New Faculty Member, 2021-22
Michel A. Kinsy
Associate Professor, Computer science and engineering
Michel A. Kinsy’s time as an Arizona State University undergraduate shaped his career path. Now that he has the opportunity to return, he is looking forward to the next step of his career and being able to shape the paths of others.
“I can say in earnest that ASU provided me with the key to a larger, culturally richer, engaging, and more impactful world,” Kinsy says. “To have the opportunity to contribute to this New American University experiment and its core promise of providing an excellent and broad access education is an honor. As a product of that experiment, I am coming back to pay it forward.”
Kinsy will be teaching Hardware & Systems Security, Advanced Computer Architecture, Computer Organization, Complex Digital Systems Design, and Applied Cryptography courses. He says he strongly believes in the “MIT hands-on engineering learning pedagogy,” adding that students who are thinking about taking one of his courses should expect project-based experiential learning modules.
In his new role, Kinsy will also spearhead the launch of the ASU Secure, Trusted, and Assured Microelectronics, or STAM, Center. He’s excited about the launch, noting the significant role the Phoenix area and the surrounding region play in the semiconductor industry. He says the center will help meet the pressing need to ensure that government has access to trusted and assured microelectronics, as well as a robust workforce pipeline.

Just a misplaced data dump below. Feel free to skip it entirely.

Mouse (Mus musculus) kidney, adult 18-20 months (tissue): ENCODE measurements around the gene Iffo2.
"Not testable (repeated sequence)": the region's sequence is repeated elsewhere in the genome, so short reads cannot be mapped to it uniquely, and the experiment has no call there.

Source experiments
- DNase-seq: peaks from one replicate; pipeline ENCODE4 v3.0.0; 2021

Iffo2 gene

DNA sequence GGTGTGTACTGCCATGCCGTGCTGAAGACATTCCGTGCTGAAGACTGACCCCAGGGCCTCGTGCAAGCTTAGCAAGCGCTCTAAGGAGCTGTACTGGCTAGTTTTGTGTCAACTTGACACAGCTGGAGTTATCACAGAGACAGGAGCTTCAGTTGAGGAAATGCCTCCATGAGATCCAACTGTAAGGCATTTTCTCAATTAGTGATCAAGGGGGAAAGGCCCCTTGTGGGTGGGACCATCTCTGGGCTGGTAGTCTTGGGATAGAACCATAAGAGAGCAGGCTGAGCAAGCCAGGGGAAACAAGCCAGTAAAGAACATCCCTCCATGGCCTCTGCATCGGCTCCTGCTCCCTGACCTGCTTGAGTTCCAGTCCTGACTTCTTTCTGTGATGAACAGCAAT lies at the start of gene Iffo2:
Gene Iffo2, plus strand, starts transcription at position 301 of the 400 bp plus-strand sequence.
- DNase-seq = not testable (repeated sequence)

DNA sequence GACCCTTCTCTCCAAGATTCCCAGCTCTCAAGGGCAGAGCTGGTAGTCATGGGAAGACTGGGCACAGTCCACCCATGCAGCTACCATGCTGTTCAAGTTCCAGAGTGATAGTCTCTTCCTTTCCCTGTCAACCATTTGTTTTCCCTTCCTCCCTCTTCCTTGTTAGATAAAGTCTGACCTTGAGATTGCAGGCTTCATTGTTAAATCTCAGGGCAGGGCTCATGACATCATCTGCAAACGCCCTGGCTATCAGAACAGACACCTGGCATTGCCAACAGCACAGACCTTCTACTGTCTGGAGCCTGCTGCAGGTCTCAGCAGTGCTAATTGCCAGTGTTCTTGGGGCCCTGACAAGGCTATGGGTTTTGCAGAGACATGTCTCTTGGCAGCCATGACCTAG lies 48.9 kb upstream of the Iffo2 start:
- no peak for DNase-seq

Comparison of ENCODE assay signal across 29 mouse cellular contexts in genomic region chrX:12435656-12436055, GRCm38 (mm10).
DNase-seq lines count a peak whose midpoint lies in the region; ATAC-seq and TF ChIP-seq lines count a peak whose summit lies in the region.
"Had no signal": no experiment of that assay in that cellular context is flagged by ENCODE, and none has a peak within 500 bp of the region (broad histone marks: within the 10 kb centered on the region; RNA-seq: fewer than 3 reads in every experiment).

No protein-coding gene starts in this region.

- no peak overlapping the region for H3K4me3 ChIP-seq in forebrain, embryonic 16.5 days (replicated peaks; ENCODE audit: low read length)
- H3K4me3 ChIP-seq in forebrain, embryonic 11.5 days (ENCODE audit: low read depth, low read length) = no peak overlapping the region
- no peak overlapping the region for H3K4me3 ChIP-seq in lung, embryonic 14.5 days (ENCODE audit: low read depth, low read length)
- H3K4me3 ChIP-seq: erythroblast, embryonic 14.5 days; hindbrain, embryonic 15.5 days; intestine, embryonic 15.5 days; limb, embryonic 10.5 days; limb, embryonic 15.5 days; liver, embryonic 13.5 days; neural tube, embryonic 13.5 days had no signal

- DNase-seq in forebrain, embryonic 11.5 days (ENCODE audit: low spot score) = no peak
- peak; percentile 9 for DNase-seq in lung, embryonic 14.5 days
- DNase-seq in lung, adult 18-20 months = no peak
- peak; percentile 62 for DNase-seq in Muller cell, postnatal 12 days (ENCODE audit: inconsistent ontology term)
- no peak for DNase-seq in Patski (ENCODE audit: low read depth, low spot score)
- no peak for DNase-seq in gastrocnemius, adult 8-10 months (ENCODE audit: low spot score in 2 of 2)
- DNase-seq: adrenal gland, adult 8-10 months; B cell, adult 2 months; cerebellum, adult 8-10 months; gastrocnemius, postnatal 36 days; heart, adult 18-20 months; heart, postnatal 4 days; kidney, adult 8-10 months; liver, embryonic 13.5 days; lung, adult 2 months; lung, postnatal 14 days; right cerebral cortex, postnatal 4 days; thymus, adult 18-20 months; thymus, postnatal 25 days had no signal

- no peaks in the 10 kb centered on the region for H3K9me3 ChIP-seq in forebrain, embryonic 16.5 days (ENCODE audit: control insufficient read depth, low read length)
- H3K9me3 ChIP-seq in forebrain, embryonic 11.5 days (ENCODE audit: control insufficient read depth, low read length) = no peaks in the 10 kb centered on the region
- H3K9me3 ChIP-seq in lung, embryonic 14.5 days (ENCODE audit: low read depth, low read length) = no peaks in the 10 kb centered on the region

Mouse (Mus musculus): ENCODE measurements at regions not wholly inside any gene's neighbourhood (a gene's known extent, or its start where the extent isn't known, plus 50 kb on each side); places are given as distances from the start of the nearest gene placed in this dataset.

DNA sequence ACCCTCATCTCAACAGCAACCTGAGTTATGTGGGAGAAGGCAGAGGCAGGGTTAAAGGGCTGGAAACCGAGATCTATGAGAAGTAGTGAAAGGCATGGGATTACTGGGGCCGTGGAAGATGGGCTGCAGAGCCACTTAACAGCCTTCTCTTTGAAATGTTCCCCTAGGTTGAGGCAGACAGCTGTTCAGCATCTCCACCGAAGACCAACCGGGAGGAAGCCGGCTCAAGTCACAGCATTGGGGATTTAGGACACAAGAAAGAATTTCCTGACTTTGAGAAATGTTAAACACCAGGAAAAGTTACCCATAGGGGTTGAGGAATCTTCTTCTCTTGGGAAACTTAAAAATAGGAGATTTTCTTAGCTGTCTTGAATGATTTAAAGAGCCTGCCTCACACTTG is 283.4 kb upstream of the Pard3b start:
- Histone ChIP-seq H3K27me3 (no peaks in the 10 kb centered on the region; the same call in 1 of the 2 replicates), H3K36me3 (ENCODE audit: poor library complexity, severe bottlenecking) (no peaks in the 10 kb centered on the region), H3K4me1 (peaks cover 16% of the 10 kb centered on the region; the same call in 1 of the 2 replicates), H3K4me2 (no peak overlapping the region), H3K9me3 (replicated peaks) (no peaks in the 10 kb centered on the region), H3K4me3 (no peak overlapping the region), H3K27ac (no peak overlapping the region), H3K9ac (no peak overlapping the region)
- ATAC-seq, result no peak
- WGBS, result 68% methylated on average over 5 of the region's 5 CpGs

“Through the STAM Center, ASU will be advancing American technical leadership in the field while creating a well-prepared diverse workforce,” Kinsy says.
It is not surprising that Kinsy ended up in this field. He loves structured thinking and says that his first real technical obsession was mathematics. At one point, he was participating in different levels of math competitions. Yet he says that like most people who fall in love with mathematics early on, he quickly encountered a lot of abstract problems. And to distract himself with more concrete problems, he started taking engineering courses.
“One of my introductory engineering courses involved a robot racing project,” Kinsy says.
“The fact that I could write an ‘if-else statement’ in a code and see it manifest on the obstacle course completely enthralled me,” he says. “I have been in this incredible euphoria since — looking into various computational engineering problems to solve.”
Meet the newest faculty members of the Fulton Schools of Engineering here.